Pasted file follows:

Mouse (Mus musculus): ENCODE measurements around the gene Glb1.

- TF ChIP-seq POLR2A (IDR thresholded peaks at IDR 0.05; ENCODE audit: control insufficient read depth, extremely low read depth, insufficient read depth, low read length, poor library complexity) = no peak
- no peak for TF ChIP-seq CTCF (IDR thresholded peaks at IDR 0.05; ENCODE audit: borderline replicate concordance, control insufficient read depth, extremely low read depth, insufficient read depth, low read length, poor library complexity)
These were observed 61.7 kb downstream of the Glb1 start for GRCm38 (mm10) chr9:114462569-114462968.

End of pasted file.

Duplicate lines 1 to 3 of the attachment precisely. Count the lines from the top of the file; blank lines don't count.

Mouse (Mus musculus): ENCODE measurements around the gene Glb1.

- TF ChIP-seq POLR2A (IDR thresholded peaks at IDR 0.05; ENCODE audit: control insufficient read depth, extremely low read depth, insufficient read depth, low read length, poor library complexity) = no peak
- no peak for TF ChIP-seq CTCF (IDR thresholded peaks at IDR 0.05; ENCODE audit: borderline replicate concordance, control insufficient read depth, extremely low read depth, insufficient read depth, low read length, poor library complexity)